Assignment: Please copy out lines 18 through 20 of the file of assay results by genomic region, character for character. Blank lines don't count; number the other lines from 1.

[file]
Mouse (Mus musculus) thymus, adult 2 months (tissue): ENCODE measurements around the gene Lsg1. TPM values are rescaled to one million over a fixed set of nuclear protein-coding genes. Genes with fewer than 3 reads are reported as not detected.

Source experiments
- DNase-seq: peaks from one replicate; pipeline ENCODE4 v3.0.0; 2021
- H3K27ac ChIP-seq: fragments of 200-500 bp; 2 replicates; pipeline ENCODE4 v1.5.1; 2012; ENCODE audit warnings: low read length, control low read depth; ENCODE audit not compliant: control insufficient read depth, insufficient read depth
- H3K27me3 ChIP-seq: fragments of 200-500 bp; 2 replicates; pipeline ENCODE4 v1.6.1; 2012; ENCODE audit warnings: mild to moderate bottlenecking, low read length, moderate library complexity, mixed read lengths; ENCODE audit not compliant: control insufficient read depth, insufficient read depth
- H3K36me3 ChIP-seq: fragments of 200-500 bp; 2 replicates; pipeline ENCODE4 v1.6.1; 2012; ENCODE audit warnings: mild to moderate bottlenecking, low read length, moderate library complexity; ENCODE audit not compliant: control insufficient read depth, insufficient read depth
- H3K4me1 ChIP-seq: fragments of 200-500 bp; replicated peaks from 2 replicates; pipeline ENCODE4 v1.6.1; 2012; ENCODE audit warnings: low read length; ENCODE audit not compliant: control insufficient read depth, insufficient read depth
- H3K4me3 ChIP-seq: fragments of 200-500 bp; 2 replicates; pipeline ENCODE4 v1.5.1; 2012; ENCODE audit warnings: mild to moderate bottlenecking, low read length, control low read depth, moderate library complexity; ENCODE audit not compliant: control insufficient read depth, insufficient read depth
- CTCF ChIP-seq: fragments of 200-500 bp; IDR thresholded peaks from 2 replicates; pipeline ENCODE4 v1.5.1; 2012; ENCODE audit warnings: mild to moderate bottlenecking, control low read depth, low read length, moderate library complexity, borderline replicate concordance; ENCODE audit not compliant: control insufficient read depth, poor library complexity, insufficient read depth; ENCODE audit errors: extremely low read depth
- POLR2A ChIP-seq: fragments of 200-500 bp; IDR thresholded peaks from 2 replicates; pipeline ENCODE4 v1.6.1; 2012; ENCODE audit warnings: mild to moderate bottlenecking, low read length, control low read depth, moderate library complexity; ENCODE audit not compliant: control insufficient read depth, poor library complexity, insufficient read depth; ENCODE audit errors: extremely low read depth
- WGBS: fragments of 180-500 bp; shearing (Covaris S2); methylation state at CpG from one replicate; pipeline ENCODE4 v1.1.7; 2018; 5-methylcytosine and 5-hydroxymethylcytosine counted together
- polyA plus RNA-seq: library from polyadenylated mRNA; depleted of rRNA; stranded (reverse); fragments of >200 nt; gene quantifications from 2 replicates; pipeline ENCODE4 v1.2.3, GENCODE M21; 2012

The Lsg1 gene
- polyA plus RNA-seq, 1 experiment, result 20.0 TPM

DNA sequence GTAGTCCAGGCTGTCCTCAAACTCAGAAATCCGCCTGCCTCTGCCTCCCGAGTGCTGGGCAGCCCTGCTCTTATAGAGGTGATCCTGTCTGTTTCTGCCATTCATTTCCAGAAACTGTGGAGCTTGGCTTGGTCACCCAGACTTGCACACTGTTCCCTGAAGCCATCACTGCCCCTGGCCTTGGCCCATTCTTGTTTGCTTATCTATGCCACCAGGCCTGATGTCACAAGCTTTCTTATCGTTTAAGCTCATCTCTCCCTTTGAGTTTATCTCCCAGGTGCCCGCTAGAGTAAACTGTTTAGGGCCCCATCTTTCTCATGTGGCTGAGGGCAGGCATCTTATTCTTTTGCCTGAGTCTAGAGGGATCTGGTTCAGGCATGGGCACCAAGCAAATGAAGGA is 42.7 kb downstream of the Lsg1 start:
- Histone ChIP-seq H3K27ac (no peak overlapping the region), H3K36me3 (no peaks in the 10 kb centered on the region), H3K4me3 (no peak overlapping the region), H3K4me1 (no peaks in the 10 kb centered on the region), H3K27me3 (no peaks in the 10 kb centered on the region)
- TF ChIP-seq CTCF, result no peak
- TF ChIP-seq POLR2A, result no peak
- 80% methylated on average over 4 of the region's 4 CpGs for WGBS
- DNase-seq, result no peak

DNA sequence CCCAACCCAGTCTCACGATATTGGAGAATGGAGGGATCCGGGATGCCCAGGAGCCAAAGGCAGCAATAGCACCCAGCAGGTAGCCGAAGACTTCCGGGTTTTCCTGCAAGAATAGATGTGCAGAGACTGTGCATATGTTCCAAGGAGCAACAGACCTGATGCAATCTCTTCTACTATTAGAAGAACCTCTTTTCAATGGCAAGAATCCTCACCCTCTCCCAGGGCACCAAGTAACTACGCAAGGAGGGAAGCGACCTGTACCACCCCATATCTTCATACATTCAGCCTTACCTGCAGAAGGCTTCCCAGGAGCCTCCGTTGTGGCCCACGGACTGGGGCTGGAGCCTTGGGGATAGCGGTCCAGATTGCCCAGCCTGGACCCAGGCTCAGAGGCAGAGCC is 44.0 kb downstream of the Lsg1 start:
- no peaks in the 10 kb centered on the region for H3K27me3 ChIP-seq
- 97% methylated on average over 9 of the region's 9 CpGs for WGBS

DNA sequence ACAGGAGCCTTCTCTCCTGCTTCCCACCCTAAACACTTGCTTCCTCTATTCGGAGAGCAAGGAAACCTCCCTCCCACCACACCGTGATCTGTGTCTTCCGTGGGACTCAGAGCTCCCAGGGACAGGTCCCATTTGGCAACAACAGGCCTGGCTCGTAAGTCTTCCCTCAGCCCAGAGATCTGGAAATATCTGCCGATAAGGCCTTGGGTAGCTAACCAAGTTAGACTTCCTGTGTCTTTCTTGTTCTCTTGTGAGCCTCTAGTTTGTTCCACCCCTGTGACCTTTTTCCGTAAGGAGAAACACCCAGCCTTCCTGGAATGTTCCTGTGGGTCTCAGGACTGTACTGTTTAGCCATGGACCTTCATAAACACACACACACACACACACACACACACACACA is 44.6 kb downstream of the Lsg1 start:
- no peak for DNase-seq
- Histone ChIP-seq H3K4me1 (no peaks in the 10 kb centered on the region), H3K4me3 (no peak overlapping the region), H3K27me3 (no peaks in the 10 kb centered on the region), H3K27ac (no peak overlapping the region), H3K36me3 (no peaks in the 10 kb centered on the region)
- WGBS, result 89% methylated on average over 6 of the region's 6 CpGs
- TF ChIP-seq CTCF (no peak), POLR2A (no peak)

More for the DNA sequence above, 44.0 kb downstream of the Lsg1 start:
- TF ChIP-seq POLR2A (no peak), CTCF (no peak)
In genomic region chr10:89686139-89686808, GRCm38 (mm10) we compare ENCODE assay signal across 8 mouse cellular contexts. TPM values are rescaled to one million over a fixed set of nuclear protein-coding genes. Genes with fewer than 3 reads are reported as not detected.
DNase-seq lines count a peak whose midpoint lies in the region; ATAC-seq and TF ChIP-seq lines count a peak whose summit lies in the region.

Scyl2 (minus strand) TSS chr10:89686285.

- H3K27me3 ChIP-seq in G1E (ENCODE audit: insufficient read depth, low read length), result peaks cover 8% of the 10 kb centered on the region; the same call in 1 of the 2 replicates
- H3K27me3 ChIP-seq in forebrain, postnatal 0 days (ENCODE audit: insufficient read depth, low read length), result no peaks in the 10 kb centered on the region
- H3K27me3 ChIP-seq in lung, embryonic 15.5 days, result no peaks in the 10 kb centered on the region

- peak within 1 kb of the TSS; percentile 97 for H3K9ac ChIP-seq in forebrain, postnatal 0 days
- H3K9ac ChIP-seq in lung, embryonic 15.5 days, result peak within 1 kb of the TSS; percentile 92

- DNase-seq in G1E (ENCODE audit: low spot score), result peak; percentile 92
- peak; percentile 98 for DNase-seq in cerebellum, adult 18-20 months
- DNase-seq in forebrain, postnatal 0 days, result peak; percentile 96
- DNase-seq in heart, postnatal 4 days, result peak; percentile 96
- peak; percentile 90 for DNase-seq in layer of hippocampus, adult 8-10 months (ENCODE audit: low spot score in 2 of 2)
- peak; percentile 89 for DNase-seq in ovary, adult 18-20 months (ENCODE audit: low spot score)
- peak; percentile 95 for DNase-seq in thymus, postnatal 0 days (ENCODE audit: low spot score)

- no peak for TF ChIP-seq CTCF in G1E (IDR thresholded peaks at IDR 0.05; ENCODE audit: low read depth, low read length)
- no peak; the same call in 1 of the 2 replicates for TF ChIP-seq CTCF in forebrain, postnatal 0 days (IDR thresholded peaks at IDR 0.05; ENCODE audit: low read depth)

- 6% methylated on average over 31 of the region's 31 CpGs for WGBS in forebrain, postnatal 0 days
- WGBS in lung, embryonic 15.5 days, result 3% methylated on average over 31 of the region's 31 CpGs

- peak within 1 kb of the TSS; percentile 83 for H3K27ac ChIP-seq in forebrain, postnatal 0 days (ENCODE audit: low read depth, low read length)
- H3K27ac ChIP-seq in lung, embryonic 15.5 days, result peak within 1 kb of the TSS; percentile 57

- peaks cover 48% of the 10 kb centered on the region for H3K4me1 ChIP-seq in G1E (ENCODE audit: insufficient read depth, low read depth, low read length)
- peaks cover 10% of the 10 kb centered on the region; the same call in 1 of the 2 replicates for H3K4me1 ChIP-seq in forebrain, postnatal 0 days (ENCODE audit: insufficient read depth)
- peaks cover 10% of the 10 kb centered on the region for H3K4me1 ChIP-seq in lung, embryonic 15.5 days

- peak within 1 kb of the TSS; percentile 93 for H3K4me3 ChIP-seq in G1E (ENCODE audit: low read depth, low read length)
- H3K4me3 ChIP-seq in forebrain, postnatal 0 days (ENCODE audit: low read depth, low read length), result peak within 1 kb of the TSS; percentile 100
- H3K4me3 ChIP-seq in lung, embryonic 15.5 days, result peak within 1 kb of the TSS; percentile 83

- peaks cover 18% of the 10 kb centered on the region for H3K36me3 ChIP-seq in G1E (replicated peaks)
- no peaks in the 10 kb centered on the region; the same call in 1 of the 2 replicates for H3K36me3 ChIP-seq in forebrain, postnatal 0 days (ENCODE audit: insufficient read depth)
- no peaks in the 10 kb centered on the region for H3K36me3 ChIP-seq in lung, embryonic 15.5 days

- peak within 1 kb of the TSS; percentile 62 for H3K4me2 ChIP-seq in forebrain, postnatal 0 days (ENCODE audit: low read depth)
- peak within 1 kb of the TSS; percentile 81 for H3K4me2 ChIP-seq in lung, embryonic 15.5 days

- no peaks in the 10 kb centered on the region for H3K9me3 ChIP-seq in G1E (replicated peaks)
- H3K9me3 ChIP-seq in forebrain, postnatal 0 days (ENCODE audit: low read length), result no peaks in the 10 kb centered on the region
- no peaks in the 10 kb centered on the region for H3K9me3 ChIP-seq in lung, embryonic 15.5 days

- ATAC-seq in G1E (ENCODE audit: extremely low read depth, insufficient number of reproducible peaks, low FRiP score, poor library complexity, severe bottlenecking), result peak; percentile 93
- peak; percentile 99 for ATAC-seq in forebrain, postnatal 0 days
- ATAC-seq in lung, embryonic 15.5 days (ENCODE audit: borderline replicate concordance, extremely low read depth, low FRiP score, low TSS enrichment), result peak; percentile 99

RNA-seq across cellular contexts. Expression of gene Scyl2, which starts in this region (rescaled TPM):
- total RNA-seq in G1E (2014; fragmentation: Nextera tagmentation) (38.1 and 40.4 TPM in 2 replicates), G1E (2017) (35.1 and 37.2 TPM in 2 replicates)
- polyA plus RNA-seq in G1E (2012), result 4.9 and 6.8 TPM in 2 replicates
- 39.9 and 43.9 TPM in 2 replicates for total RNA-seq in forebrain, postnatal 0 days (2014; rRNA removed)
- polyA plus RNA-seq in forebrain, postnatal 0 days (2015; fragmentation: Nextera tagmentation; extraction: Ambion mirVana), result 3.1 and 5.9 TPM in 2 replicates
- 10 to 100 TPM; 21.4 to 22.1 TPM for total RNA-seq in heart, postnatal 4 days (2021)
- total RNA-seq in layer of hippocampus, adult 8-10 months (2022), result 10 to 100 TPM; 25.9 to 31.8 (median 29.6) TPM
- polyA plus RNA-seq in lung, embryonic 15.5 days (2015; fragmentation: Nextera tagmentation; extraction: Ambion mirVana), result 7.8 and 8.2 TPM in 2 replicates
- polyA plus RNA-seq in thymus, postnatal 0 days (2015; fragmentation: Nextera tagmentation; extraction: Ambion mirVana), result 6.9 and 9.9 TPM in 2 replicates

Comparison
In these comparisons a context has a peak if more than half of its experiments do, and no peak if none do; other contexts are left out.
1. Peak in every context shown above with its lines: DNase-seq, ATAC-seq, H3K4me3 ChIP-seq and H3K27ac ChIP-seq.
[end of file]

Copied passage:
- TF ChIP-seq POLR2A, result no peak
- 80% methylated on average over 4 of the region's 4 CpGs for WGBS
- DNase-seq, result no peak